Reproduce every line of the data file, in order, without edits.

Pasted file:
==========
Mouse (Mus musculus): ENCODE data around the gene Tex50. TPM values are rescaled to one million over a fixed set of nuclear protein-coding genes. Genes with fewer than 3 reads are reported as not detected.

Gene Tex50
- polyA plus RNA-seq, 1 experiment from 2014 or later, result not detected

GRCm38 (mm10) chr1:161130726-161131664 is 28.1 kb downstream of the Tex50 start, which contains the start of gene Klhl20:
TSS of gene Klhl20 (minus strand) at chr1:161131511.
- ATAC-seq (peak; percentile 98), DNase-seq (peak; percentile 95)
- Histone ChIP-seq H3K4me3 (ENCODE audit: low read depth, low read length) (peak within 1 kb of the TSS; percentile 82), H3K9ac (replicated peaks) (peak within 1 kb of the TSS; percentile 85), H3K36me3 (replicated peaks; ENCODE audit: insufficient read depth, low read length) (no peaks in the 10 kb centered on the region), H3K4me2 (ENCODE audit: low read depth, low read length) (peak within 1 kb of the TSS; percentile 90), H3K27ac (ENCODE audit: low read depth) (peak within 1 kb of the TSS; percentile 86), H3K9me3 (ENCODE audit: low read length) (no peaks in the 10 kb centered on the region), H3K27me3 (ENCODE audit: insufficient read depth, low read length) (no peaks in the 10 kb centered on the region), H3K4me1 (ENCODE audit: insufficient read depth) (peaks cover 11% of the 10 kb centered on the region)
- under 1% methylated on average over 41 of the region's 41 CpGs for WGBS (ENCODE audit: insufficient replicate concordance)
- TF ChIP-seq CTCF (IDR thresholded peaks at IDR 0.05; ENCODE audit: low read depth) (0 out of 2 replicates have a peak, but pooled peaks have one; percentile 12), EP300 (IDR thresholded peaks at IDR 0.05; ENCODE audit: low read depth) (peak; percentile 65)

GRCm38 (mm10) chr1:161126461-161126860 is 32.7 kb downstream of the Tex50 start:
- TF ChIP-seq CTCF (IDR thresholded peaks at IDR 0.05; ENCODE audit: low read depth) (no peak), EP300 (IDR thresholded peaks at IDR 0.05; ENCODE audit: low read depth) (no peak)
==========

Mouse (Mus musculus): ENCODE data around the gene Tex50. TPM values are rescaled to one million over a fixed set of nuclear protein-coding genes. Genes with fewer than 3 reads are reported as not detected.

Gene Tex50
- polyA plus RNA-seq, 1 experiment from 2014 or later, result not detected

GRCm38 (mm10) chr1:161130726-161131664 is 28.1 kb downstream of the Tex50 start, which contains the start of gene Klhl20:
TSS of gene Klhl20 (minus strand) at chr1:161131511.
- ATAC-seq (peak; percentile 98), DNase-seq (peak; percentile 95)
- Histone ChIP-seq H3K4me3 (ENCODE audit: low read depth, low read length) (peak within 1 kb of the TSS; percentile 82), H3K9ac (replicated peaks) (peak within 1 kb of the TSS; percentile 85), H3K36me3 (replicated peaks; ENCODE audit: insufficient read depth, low read length) (no peaks in the 10 kb centered on the region), H3K4me2 (ENCODE audit: low read depth, low read length) (peak within 1 kb of the TSS; percentile 90), H3K27ac (ENCODE audit: low read depth) (peak within 1 kb of the TSS; percentile 86), H3K9me3 (ENCODE audit: low read length) (no peaks in the 10 kb centered on the region), H3K27me3 (ENCODE audit: insufficient read depth, low read length) (no peaks in the 10 kb centered on the region), H3K4me1 (ENCODE audit: insufficient read depth) (peaks cover 11% of the 10 kb centered on the region)
- under 1% methylated on average over 41 of the region's 41 CpGs for WGBS (ENCODE audit: insufficient replicate concordance)
- TF ChIP-seq CTCF (IDR thresholded peaks at IDR 0.05; ENCODE audit: low read depth) (0 out of 2 replicates have a peak, but pooled peaks have one; percentile 12), EP300 (IDR thresholded peaks at IDR 0.05; ENCODE audit: low read depth) (peak; percentile 65)

GRCm38 (mm10) chr1:161126461-161126860 is 32.7 kb downstream of the Tex50 start:
- TF ChIP-seq CTCF (IDR thresholded peaks at IDR 0.05; ENCODE audit: low read depth) (no peak), EP300 (IDR thresholded peaks at IDR 0.05; ENCODE audit: low read depth) (no peak)